Modern in Denver, a Colorado design magazine, has posted what I believe is the first installment of a regular column inviting local modernist architects to comment on design issues, with the hope of generating conversation among readers. Hats off to Denver’s own Christine Franck, who sent it to TradArch, smitten, as I was, by the workaday affection for modernism at USModernist Radio, which recently interviewed Justin Shubow on Frank Gehry. This essay, “Modern Is Not a Style,” by Ken Andrews and E.J. Meade of Arch11 Architecture, reflects the thinking of the conventional architect of today. Here is the authors’ intro to their piece:
THE RECESSION IS OVER; NEW CONSTRUCTION IS BOOMING [in Denver], AND THE DEBATE ABOUT NOSTALGIC NEIGHBORHOOD CHARACTER RAGES IN THE MEDIA. HOMEOWNERS, BUILDERS, AND SPECULATIVE DEVELOPERS ALTER URBAN ENVIRONS FOR BETTER OR WORSE, AND THE PUBLIC BACKLASH IS ESCALATING. MODERN DESIGN SENSIBILITIES SUFFER SCRUTINY, PERHAPS RIGHTLY SO IF THE RECENTLY ERECTED COMPOSITIONS OF STUCCO AND WOOD BOXES THROUGHOUT THE CITY ARE THE MEASURE FOR MODERN ARCHITECTURE.
No traditional editor would allow his magazine to run an entire paragraph in all-caps. First, it is hard to read. Second, in today’s digital world, it signifies shouting at readers. Editors at Modern in Denver apparently did not get the memo that all-caps is impolite. But the larger point is that editors seeking a form of novelty to distinguish their text from more conventional magazine text (to which they revert after the intro anyway) have very few options – font (e.g., Times Roman), type size, type style (e.g., italics), color, all caps, no caps (e.e. cummings, anyone?) – all of which limit the typographical ability of text to convey flexibility in meaning. That is why we have conventions in typography as in so many other things. Abiding by convention permits a wider range of expression. And that segues (a favorite word of editors) right into the angst of Andrews and Meade.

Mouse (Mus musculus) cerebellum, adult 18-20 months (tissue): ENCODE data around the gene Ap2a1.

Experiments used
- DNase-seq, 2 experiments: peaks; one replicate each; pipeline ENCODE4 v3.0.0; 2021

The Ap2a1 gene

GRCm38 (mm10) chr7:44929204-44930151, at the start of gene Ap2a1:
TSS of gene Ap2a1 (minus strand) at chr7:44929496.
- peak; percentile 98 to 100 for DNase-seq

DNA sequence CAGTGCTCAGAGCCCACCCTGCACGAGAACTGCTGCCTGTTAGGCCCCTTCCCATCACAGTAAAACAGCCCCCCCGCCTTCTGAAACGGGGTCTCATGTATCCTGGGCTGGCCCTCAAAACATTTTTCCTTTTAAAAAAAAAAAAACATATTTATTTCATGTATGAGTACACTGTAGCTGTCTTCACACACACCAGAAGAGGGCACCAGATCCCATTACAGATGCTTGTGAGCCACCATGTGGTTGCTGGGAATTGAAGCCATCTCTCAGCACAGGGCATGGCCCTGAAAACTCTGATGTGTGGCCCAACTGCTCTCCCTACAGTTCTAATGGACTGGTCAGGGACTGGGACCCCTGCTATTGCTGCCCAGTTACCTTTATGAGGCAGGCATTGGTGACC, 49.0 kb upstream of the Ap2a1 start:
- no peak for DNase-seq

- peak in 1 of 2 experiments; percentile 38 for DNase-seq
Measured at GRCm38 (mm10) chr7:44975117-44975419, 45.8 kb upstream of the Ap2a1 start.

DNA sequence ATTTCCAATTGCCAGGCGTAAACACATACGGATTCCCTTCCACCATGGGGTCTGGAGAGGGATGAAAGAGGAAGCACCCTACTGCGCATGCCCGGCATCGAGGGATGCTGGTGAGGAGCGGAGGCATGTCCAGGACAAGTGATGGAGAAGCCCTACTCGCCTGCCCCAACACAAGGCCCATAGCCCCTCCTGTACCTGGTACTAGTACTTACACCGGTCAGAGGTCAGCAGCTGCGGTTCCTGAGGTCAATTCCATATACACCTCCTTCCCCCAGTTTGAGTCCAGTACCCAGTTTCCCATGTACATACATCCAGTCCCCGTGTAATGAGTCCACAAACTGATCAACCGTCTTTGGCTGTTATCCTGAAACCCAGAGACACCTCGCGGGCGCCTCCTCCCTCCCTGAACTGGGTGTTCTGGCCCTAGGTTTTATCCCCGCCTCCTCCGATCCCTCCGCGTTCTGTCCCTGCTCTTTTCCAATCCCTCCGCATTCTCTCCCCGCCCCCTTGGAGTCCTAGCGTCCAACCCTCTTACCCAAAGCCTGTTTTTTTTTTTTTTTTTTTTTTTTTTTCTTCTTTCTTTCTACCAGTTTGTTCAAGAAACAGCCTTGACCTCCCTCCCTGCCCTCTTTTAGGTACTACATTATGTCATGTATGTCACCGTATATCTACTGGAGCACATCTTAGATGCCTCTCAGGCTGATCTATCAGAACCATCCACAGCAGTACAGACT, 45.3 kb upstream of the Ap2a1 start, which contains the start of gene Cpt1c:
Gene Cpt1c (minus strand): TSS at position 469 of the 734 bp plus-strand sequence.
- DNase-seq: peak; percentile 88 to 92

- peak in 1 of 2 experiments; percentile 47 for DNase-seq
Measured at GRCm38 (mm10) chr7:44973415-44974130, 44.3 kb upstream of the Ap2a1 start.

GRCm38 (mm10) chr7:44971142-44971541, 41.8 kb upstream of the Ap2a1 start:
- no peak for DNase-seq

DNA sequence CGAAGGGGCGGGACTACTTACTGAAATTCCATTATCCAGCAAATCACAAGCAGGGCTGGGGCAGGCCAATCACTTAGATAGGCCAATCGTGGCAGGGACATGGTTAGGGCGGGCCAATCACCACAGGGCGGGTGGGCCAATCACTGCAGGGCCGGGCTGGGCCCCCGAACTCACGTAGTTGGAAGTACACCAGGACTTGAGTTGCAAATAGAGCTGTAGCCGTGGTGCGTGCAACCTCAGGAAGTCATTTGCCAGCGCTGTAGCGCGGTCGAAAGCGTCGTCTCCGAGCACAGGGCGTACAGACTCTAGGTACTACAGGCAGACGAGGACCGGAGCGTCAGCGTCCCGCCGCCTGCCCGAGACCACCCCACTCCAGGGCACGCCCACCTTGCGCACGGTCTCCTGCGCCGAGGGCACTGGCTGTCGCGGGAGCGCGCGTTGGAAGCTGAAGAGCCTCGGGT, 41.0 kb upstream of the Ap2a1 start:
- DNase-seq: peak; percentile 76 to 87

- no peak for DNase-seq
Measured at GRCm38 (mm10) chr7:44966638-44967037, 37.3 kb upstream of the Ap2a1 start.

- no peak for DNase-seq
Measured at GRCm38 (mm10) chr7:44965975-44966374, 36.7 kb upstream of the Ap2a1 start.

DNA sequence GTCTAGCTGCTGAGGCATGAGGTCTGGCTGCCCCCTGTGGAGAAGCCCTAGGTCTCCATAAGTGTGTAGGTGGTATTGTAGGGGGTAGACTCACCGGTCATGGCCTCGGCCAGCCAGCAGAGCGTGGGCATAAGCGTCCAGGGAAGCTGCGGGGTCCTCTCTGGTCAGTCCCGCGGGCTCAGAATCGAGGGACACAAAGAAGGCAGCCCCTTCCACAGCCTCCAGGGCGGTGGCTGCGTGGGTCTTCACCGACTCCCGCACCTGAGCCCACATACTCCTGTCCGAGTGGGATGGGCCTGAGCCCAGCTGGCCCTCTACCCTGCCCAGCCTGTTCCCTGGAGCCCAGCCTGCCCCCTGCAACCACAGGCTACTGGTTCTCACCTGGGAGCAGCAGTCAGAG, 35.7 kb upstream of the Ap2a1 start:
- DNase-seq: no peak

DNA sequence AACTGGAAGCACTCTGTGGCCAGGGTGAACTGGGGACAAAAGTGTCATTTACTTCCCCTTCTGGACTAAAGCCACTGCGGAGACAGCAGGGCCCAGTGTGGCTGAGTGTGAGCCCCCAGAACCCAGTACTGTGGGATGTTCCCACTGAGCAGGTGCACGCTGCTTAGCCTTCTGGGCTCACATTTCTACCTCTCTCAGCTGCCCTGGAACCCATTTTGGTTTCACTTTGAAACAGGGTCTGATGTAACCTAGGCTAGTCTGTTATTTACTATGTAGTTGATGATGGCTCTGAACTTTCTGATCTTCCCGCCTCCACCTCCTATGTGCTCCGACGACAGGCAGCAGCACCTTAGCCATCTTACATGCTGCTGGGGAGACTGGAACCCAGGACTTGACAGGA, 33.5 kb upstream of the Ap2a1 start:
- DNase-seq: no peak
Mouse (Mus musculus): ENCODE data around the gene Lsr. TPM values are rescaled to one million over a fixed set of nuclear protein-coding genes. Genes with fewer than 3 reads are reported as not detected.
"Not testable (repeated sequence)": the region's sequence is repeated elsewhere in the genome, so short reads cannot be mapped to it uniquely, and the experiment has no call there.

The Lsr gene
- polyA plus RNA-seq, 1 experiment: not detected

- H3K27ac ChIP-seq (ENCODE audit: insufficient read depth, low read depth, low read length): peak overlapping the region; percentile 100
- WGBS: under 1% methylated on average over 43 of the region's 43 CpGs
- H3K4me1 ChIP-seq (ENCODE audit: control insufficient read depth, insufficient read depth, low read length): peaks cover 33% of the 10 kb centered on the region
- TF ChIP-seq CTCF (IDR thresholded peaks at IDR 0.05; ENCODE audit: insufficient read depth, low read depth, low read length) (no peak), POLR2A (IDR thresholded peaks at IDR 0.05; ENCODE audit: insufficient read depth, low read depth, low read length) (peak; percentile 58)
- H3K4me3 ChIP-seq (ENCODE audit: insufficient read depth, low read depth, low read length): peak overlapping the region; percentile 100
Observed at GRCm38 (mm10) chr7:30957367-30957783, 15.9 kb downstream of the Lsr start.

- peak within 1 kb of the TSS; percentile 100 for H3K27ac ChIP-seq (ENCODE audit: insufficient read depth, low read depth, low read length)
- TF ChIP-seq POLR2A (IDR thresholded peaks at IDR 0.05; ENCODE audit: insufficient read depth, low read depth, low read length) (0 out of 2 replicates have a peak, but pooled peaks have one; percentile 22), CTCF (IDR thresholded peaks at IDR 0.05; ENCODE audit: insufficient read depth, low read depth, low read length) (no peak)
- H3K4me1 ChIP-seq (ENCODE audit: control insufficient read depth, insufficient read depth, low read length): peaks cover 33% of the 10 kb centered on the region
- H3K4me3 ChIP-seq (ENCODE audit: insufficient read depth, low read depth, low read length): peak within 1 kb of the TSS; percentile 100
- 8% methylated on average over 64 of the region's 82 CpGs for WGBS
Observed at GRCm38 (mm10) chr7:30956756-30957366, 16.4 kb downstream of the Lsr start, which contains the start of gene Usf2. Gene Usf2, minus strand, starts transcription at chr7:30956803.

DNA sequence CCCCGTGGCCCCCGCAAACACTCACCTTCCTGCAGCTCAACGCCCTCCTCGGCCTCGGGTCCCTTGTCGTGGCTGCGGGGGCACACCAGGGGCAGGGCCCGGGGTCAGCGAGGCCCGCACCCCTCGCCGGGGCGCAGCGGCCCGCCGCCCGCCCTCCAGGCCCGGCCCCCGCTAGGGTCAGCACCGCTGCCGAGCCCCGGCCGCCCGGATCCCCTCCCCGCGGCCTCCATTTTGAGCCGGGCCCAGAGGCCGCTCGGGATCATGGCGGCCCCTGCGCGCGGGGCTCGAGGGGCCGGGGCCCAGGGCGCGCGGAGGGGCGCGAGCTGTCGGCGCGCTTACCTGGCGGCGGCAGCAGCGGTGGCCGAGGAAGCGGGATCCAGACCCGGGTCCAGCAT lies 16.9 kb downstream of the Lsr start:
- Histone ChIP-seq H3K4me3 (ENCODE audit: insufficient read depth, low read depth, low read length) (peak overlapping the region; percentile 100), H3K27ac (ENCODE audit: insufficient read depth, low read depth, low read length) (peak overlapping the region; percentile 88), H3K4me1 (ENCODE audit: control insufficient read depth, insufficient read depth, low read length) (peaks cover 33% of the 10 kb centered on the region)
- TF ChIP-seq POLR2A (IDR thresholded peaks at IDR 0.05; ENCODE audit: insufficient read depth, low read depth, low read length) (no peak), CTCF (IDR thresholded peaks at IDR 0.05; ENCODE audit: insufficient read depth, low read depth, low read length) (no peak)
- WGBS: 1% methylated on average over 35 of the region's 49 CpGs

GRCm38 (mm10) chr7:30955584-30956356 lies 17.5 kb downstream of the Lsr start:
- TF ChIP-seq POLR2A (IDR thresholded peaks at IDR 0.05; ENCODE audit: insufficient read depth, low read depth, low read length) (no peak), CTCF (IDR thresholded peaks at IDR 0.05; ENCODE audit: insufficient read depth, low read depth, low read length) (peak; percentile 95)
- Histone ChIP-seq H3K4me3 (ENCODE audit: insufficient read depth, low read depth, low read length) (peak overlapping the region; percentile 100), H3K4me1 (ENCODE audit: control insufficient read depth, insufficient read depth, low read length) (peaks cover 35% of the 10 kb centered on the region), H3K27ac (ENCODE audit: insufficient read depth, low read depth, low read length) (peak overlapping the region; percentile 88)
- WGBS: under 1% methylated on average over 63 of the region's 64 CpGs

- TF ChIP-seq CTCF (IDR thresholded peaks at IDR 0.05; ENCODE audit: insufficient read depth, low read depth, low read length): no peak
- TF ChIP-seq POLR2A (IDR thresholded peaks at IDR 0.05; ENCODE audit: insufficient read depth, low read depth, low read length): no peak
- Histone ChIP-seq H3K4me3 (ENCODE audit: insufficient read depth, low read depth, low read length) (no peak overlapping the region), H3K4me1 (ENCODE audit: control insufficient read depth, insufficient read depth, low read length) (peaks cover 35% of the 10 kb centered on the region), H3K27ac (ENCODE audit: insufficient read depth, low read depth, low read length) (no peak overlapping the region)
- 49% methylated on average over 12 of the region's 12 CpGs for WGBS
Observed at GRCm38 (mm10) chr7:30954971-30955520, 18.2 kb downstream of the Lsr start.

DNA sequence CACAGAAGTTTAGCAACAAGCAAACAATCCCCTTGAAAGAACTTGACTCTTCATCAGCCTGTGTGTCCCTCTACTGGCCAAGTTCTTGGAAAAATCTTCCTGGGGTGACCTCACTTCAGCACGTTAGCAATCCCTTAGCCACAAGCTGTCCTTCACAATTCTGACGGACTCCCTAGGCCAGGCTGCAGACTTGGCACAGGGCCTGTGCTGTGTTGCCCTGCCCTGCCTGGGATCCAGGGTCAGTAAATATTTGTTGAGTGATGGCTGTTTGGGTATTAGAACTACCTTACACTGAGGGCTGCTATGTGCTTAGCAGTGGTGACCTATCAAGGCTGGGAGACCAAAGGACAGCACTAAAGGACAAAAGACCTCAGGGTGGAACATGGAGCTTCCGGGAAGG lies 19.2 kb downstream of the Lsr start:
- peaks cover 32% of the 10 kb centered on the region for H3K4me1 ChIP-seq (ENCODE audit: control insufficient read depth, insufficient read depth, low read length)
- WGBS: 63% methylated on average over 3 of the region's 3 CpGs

They find that too many modernists in Denver are copying the past – reusing the stylistic tropes of Corbusier and Mies. This upsets them, but short of calling for an increase in genius, what can they do but wring their hands? Avenues for the pursuit of novelty are certain to reach a dead end eventually, especially since modernism has thrown out almost every tool in a design toolbox that took centuries to amass. Now the average modernist, sporting an average architectural education, runs out of ideas on how to be different very quickly, and has recourse either to going wacko – novelty without judgment – or copying the past and basking in someone else’s novelty.
With that in mind, here’s the nut graf (more journo jargon) of this essay by Andrews and Meade:
The resonance of masterpieces by Le Corbusier or Pierre Chareau lies not in recreating those spaces or material assemblies, but in channeling the daring vision, conviction, and innovation that allowed them to break free of the Victorian past and build to authentically match their times. To practice modern architecture is to have the confidence to design poetically mating use and occupancy with place, form, and time.
Yeah, I know, we’ve heard it before. But that’s exactly the point. Like the classicists of the 1930s facing challenges from early modernists, modernists today have no effective rhetoric with which to defend work that grows increasingly tiresome to the public. These are not your top-rank modernists, to be sure, but mark my words, the top-rank modernists have little to say that cannot be mined from this essay.
Snap your fingers and rise up, ye poetical mating of use and occupancy with place, form, and time! Denver awaits you!